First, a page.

Time, Patience, and Learning To Communicate

It’s rare for my seven-year-old son to wake up in any mood besides joyous.  He’s the happiest morning person I’ve ever known and my entrance into his room is always met with a round of applause.

So that one rare morning where he wasn’t happy really stood out. He wasn’t hurt, just quiet. I came in and sat on his bed, but he looked like he was still tired. Then, suddenly, he curled his bottom lip in a cartoonish pout and a single tear fell down his cheek.

It was one of the saddest things I had ever seen in person. It was Hallmark Movie sad. I didn’t know what was wrong and, since Lucas is non-verbal, he couldn’t tell me. I gave him a hug, told him everything would be OK, and brought him down for breakfast. By the time the school bus came, he was back on the smiling bandwagon.

lucasI hated not knowing what was wrong. I went through tons of mental scenarios for a few days debating what the problem could have been. I wanted to just ask him, but I couldn’t. It was one of those moments where it felt like he was so close, yet so far away.

It wasn’t until his teacher heard the story that I had a viable explanation.

Maybe he had a nightmare.

Yup. Nightmares. Kids have those and he’s a kid, so there you go. It made perfect sense.  While children with language can come running downstairs screaming about “flying pancakes trying to eat us”, Lucas has to just, well, deal with it.

Hopefully not anymore, though.  The first one may have gotten by, but I’ve learned that our understanding of each other is cumulative. So I will be ready when the next nightmare shows up.  I don’t beat myself up about the fact that I missed it the first time. Just like Lucas, I’m constantly learning. What we don’t comprehend about each other today, we remember for tomorrow.

I focus a lot on the similarities that raising a child on the Autism Spectrum has with raising one who isn’t. That doesn’t mean it’s easier or that everything about raising him is simple, though. Each of my children comes with their own unique set of rewards and difficulties. There are some aspects of each that are harder than the other. For my ten-year-old daughter, it’s dealing with peer pressure – a problem Lucas will probably not have much of an issue with.  For him, it’s the fact that there are some verbal interactions we need to work on in order to achieve.

It’s not the interactions most people would think of, either. I can get notes home from his teacher that take the place of “How was your day?” I can use signs and iPad apps to explain “eat” or “bath”. We have looks and songs that communicate different tasks and feelings.  Those are all teachable in the moment. I’m talking nightmares and other pieces of information that, even when you teach them, still take some time.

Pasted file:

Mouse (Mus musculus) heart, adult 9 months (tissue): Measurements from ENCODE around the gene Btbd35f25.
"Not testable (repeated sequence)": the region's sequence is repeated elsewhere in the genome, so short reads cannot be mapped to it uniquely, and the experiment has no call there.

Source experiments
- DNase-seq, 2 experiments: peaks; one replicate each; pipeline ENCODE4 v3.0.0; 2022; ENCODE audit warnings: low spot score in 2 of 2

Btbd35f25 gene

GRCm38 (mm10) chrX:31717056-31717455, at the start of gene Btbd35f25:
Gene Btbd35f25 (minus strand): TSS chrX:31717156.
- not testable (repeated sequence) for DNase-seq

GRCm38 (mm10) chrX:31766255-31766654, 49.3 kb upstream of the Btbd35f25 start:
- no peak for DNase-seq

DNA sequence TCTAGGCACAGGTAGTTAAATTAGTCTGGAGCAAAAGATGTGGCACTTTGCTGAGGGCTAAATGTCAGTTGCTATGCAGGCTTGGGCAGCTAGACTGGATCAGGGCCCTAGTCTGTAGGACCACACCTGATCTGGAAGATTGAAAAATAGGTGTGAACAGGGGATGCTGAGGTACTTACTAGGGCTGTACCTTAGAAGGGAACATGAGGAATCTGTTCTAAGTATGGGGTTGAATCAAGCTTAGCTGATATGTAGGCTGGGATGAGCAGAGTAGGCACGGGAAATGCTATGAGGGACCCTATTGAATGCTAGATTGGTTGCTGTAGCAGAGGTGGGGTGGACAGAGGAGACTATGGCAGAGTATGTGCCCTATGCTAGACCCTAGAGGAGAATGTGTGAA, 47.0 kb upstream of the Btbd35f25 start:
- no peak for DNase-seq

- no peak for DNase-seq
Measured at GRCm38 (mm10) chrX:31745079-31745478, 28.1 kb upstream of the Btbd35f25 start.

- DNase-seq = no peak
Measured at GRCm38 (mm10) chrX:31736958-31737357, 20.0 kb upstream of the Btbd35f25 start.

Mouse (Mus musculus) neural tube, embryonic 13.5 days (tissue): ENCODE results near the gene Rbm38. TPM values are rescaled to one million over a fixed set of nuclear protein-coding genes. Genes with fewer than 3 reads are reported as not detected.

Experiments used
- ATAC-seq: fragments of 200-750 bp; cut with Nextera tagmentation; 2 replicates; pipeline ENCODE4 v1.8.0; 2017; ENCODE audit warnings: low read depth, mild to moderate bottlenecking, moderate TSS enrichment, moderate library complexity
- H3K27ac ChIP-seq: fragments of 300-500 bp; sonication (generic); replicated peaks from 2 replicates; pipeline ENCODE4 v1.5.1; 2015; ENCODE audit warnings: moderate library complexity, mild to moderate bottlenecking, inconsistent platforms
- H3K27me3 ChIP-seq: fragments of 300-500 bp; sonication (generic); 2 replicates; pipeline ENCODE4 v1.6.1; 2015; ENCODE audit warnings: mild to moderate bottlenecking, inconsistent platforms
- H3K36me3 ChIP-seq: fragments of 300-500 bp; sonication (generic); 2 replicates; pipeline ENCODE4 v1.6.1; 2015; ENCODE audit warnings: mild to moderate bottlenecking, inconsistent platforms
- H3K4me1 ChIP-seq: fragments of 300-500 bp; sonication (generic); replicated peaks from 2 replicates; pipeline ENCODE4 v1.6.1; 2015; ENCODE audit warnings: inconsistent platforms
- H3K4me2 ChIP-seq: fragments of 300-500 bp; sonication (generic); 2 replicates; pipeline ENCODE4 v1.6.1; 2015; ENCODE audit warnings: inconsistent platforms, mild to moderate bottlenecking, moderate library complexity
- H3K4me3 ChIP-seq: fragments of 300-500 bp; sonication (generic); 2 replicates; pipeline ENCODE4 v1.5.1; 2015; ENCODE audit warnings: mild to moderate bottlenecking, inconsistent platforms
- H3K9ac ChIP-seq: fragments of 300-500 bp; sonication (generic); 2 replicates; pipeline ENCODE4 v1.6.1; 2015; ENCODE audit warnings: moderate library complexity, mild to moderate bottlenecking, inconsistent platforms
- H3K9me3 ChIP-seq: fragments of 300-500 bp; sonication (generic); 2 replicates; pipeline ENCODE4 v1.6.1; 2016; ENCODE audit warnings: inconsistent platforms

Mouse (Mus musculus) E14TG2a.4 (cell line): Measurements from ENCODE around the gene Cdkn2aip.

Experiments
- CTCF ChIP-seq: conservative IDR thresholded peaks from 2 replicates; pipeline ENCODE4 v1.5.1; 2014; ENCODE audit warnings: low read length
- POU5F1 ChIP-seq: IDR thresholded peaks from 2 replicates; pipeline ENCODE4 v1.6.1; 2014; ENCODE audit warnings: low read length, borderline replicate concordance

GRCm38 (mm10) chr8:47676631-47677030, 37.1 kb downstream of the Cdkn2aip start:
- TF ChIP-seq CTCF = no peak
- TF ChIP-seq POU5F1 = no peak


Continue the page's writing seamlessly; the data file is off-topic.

Take cooking for example. Lucas learning to ask for food was a game changer for him. He loved that he could ask for a cookie through signs or apps and receive it immediately. That was wonderful for him. Let’s be honest. That would be wonderful for anybody.

However, the fact that his hot meals weren’t ready the second he asked, much like a prepackaged cookie, was a huge problem. When he would request food at meal time, I would mime an eating motion while saying, “You want to eat?” To this, he would usually tap his chest and dart to his dining room seat.  I said “eat.” So he’s ready to “eat”. Let’s “eat”!

That’s when I have to go into the kitchen to get it ready.  I know that. You know that. But he didn’t know that. Whether 15 minutes in an oven or even three minutes in a microwave, that’s a lifetime to my kid. I can only assume that he thought I had forgotten or was pranking him or something.  So, within seconds, he would come running to me at the kitchen counter and, as the clock ticked on, get angrier and angrer. By the time his food arrived, the look on his face said, “Freakin’ finally!”

timeAfter what felt like decades of hearing “wait” and learning that he had no options, though, he seemed to just, well, get it.  Now he knows that dinner time means he has to sit in his chair for a while and punch away at Youtube Kids while I get it ready.  He accepts that. It took time, repetition, and patience.

If I’m being honest, though, my son’s still not the most trusting dinner guest. Every single time I make him food, the sound of his tiny bare feet slapping up and down on the floor will grow louder until he appears behind me. I glance over to see Lucas standing tall on his tip-toes to check on what I’m doing at the counter. If there is some sort of acceptable food product or container in front of me, he will return to his seat for a few minutes, content with the knowledge that I’m hard at work. This happens every two minutes or so. I call him my little supervisor.

This isn’t a unique situation. We dealt with it when it came to iPad charging too.  For a long time, when his favorite screen would lose it’s power, so would we. He would yell as we ripped it from his grasp to charge. Explanations made no difference. All he knew was it was gone and, to my little guy, that could mean forever. Eventually, he got on board. It just took time.

For Lucas and me, time has always been the most important thing.  Time has shown me who he has become, and time has been the tool that made many interactions that I once thought impossible possible.  Everything changes over time and time changes everything.

I might not understand everything about him. He might not understand everything about me. If we’re patient, though, we’ll figure it all out eventually. After all, we have our entire lives to try.

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